Sara Massey

Independent Historian

Sara Reid Massey was retired from the University of Texas, Institute of Texan Cultures at San Antonio, where she developed award-winning educational materials on Texas history. She was the editor of the Black Cowboys of Texas, winner of the 2000 T.R. Fehrenbach Award of the Texas Historical Commission, co-author of Turn of the Century Photographs: San Diego, and editor of Texas Women on the Cattle Trails, winner of the 2006 Liz Carpenter Award from the Texas State Historical Association.  Her study, Never From from The Sea: The Vietnamese of the Texas Gulf Coast, received the Community History Award from the Texas Oral History Association.  Sara Reid Massey died on her 75th birthday, August 17, 2013, in Comfort, Texas.

Peyton Colony, Texas (1865– )

Peyton Colony’s Mt. Horeb Baptist Church Image Ownership: Public Domain Peyton Colony was a freedmen’s community established in 1865 by Peyton Roberts (c.1820-1888), an ex-slave who migrated to Caldwell County, Texas. Roberts was born enslaved on the William Roberts Plantation in Virginia.  Roberts and several … Read MorePeyton Colony, Texas (1865– )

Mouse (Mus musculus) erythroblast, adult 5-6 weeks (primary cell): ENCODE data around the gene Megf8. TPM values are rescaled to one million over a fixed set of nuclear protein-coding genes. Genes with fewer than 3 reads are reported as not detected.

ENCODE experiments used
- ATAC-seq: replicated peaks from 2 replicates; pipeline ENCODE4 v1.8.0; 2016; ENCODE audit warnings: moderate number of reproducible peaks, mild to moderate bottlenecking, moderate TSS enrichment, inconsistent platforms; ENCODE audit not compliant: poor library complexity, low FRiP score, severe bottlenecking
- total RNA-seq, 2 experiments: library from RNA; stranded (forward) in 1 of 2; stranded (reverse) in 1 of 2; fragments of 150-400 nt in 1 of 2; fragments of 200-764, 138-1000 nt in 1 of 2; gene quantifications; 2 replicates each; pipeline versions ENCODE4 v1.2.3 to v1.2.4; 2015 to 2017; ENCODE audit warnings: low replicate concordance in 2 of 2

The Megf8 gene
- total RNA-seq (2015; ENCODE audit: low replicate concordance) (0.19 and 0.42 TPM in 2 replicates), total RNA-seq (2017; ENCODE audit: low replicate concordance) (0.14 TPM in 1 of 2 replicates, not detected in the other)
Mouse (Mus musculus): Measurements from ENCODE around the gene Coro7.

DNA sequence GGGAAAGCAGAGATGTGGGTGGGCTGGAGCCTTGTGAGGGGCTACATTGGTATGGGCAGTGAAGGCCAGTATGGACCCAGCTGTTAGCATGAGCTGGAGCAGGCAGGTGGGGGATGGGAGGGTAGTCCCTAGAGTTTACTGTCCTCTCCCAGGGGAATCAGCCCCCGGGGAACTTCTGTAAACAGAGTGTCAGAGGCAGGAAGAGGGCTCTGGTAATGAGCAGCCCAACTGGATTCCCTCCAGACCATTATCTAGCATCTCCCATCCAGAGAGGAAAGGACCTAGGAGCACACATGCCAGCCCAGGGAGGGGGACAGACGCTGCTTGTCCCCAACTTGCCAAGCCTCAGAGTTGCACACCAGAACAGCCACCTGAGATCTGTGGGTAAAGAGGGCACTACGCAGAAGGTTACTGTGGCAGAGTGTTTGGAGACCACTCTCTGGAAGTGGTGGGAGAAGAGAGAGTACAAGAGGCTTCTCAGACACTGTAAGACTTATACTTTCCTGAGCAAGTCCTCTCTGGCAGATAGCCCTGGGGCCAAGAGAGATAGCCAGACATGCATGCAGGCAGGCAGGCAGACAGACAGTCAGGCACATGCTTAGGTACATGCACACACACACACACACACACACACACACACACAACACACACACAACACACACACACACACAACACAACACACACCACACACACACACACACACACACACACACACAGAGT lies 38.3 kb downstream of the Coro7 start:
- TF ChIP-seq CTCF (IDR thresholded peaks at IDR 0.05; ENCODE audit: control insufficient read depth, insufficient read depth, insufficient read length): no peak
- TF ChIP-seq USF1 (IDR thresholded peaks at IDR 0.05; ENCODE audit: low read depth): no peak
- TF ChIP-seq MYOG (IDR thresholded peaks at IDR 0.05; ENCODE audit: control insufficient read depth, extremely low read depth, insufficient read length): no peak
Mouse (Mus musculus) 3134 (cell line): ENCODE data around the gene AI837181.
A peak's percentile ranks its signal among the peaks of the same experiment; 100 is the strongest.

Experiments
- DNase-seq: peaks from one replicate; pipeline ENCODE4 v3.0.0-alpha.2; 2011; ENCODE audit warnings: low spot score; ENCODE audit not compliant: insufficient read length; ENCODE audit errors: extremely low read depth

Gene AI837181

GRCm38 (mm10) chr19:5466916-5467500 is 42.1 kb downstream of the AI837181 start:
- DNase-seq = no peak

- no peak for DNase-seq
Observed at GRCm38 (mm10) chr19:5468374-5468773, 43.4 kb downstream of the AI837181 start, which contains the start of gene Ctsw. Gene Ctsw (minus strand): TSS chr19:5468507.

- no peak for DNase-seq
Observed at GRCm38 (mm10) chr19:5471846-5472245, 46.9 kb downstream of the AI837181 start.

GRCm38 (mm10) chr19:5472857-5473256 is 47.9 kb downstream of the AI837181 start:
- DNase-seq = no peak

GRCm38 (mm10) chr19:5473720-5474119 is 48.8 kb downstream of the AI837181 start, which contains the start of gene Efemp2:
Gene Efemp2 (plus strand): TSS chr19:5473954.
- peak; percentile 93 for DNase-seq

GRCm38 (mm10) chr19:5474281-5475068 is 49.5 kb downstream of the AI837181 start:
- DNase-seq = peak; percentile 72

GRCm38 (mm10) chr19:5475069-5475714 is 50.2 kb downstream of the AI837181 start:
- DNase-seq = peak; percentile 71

Edward “Sancho” Mozique (1849-1951)

Edward “Sancho” Mozique was born a slave June 10, 1849, in Columbia, South Carolina. The family, a mother and six siblings, lived as slaves in Spartanburg, South Carolina between 1851 and the end of the Civil War.  Now free, they returned to Columbia. Mozique believed … Read MoreEdward “Sancho” Mozique (1849-1951)

Cologne, Texas

Goff Store, Perdido (Cologne) Texas, c. 189 Image Ownership: Public Domain In 1877 a small village blossomed that was home to freedpeople slaves from Victoria County, Texas. Ex-slaves, Joseph Smith and George Washington, both born in Virginia, opened a freight and passenger business hauling goods … Read MoreCologne, Texas